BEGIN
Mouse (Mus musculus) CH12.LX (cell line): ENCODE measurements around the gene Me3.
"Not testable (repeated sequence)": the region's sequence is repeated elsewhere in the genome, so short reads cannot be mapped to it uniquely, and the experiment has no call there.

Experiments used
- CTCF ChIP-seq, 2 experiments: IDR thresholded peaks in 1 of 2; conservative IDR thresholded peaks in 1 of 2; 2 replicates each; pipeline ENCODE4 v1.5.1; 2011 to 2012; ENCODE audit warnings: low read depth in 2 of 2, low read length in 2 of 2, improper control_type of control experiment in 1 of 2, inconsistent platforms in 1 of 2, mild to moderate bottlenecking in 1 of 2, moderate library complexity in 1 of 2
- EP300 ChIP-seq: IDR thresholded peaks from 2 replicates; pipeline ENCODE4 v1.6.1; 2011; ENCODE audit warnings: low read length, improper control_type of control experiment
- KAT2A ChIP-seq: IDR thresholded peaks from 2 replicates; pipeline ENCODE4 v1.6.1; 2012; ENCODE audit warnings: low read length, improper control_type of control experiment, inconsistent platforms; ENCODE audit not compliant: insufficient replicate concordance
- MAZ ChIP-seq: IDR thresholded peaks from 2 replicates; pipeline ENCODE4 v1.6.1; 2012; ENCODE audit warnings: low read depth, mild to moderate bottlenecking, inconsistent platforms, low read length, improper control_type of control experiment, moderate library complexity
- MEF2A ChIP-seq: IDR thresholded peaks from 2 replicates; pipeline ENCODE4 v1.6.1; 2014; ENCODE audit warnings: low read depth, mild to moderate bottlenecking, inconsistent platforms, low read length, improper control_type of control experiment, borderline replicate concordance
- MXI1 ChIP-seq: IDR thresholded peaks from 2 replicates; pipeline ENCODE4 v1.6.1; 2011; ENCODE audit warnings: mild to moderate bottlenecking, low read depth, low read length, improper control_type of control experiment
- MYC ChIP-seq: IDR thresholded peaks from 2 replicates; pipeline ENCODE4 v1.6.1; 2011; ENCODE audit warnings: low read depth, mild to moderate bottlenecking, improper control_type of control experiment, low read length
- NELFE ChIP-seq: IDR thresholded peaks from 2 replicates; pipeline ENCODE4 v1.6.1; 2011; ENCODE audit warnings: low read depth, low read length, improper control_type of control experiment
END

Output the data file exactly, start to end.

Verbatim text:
Mouse (Mus musculus) CH12.LX (cell line): ENCODE measurements around the gene Me3.
"Not testable (repeated sequence)": the region's sequence is repeated elsewhere in the genome, so short reads cannot be mapped to it uniquely, and the experiment has no call there.

Experiments used
- CTCF ChIP-seq, 2 experiments: IDR thresholded peaks in 1 of 2; conservative IDR thresholded peaks in 1 of 2; 2 replicates each; pipeline ENCODE4 v1.5.1; 2011 to 2012; ENCODE audit warnings: low read depth in 2 of 2, low read length in 2 of 2, improper control_type of control experiment in 1 of 2, inconsistent platforms in 1 of 2, mild to moderate bottlenecking in 1 of 2, moderate library complexity in 1 of 2
- EP300 ChIP-seq: IDR thresholded peaks from 2 replicates; pipeline ENCODE4 v1.6.1; 2011; ENCODE audit warnings: low read length, improper control_type of control experiment
- KAT2A ChIP-seq: IDR thresholded peaks from 2 replicates; pipeline ENCODE4 v1.6.1; 2012; ENCODE audit warnings: low read length, improper control_type of control experiment, inconsistent platforms; ENCODE audit not compliant: insufficient replicate concordance
- MAZ ChIP-seq: IDR thresholded peaks from 2 replicates; pipeline ENCODE4 v1.6.1; 2012; ENCODE audit warnings: low read depth, mild to moderate bottlenecking, inconsistent platforms, low read length, improper control_type of control experiment, moderate library complexity
- MEF2A ChIP-seq: IDR thresholded peaks from 2 replicates; pipeline ENCODE4 v1.6.1; 2014; ENCODE audit warnings: low read depth, mild to moderate bottlenecking, inconsistent platforms, low read length, improper control_type of control experiment, borderline replicate concordance
- MXI1 ChIP-seq: IDR thresholded peaks from 2 replicates; pipeline ENCODE4 v1.6.1; 2011; ENCODE audit warnings: mild to moderate bottlenecking, low read depth, low read length, improper control_type of control experiment
- MYC ChIP-seq: IDR thresholded peaks from 2 replicates; pipeline ENCODE4 v1.6.1; 2011; ENCODE audit warnings: low read depth, mild to moderate bottlenecking, improper control_type of control experiment, low read length
- NELFE ChIP-seq: IDR thresholded peaks from 2 replicates; pipeline ENCODE4 v1.6.1; 2011; ENCODE audit warnings: low read depth, low read length, improper control_type of control experiment